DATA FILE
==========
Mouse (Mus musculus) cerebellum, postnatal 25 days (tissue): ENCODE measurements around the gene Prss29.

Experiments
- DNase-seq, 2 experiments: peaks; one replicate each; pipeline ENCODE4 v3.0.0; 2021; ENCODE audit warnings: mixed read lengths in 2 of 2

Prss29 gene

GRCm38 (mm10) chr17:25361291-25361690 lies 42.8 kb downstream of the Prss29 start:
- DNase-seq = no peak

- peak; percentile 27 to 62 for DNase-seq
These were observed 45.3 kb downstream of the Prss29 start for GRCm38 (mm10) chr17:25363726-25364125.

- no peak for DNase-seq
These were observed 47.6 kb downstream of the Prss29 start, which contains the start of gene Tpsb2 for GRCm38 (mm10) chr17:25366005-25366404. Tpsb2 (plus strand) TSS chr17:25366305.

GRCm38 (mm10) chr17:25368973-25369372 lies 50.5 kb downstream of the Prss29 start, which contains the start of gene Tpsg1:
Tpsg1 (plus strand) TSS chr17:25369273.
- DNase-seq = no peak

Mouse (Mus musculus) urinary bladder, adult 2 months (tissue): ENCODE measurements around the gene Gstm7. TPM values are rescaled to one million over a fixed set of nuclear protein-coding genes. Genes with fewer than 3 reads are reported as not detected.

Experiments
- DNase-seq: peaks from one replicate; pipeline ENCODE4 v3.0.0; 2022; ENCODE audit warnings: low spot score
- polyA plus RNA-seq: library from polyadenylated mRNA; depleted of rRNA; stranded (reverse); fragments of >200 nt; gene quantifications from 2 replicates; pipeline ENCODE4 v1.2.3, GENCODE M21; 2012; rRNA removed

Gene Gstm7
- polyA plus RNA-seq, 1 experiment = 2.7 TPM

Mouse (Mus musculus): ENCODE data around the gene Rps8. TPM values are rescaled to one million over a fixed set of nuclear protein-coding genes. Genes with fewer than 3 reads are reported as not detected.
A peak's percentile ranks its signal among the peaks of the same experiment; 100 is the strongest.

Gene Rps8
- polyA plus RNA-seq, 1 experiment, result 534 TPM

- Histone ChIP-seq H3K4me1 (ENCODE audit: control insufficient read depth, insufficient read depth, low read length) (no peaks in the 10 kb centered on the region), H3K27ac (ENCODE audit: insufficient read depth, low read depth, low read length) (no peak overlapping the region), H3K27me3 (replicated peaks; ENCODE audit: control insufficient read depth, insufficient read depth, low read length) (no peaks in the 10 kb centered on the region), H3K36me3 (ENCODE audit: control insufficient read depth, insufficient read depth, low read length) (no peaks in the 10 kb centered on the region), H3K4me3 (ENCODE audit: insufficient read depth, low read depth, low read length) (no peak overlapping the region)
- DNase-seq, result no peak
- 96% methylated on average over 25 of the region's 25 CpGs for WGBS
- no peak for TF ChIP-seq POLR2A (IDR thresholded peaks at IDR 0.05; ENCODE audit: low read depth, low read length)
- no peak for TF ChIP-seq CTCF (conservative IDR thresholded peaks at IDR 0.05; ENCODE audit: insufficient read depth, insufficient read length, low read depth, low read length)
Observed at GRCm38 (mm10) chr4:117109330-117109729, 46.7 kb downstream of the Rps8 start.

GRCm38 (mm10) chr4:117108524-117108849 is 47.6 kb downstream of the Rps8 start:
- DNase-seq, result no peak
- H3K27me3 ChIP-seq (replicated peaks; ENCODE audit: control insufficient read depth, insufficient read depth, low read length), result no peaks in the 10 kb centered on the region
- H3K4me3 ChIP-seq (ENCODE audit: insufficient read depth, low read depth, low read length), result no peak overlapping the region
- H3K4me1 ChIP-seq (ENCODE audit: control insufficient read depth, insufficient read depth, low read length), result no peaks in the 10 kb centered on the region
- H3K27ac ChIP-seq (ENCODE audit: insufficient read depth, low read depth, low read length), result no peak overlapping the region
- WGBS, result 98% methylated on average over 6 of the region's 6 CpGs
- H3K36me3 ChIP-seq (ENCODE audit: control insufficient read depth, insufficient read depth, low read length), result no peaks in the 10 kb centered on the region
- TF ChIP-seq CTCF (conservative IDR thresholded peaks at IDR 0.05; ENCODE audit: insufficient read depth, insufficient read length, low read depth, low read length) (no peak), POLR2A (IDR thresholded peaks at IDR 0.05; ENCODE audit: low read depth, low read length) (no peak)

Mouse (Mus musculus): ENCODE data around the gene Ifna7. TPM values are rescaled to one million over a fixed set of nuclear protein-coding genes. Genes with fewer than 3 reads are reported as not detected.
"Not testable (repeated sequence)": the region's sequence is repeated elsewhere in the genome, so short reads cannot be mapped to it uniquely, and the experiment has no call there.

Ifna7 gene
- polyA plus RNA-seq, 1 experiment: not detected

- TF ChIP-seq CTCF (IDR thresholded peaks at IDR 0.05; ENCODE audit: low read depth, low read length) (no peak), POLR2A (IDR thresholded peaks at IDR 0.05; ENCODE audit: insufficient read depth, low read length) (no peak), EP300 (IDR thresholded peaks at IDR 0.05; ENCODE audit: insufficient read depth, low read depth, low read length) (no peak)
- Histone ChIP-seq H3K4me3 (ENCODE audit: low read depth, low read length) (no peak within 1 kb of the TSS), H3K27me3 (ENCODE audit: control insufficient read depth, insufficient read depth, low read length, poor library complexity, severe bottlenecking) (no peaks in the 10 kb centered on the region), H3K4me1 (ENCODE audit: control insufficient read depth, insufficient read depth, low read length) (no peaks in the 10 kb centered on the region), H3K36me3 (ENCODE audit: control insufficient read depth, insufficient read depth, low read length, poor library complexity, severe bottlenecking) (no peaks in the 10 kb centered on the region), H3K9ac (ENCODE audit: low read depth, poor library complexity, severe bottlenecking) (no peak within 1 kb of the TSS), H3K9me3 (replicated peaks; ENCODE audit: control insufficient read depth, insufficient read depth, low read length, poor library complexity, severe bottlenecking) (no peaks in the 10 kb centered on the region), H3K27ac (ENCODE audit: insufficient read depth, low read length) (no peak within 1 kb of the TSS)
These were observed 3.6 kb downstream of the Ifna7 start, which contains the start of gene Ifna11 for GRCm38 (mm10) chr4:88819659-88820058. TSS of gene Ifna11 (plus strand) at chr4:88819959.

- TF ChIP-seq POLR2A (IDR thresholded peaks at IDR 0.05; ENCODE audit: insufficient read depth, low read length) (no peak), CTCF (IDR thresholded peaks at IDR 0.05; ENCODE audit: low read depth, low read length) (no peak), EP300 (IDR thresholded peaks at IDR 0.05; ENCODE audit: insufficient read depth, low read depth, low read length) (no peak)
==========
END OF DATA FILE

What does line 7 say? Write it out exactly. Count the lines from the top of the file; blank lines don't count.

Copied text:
- peak; percentile 27 to 62 for DNase-seq